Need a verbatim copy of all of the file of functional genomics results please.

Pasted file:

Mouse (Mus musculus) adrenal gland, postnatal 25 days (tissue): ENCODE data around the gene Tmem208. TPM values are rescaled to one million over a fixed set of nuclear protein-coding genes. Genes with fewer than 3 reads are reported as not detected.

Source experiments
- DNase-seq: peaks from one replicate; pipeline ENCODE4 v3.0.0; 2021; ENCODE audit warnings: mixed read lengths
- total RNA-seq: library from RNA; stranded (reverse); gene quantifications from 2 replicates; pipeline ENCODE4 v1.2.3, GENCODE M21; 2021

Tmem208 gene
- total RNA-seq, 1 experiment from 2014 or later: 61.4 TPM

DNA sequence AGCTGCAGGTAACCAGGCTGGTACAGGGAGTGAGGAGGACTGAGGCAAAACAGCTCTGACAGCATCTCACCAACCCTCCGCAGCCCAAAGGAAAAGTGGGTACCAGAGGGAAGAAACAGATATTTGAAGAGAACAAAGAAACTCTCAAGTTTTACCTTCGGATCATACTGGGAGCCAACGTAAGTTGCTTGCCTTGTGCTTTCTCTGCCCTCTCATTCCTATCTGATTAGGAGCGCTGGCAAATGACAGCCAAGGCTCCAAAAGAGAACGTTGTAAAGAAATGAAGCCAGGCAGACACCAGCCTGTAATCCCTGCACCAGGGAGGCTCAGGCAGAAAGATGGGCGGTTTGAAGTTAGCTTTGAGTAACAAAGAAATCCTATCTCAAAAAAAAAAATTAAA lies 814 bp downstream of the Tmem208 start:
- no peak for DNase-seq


Mouse (Mus musculus) adrenal gland, postnatal 25 days (tissue): ENCODE data around the gene Tmem208. TPM values are rescaled to one million over a fixed set of nuclear protein-coding genes. Genes with fewer than 3 reads are reported as not detected.

Source experiments
- DNase-seq: peaks from one replicate; pipeline ENCODE4 v3.0.0; 2021; ENCODE audit warnings: mixed read lengths
- total RNA-seq: library from RNA; stranded (reverse); gene quantifications from 2 replicates; pipeline ENCODE4 v1.2.3, GENCODE M21; 2021

Tmem208 gene
- total RNA-seq, 1 experiment from 2014 or later: 61.4 TPM

DNA sequence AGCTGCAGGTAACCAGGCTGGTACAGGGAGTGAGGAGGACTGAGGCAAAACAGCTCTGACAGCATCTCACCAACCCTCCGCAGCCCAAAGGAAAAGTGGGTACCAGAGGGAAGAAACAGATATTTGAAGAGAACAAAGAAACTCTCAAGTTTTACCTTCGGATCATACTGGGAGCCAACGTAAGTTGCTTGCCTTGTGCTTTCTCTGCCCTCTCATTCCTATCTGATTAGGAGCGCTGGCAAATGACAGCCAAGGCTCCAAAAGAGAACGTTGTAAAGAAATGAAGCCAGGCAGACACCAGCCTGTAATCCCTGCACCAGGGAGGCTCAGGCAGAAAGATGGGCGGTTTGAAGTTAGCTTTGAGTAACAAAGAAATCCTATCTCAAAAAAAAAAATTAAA lies 814 bp downstream of the Tmem208 start:
- no peak for DNase-seq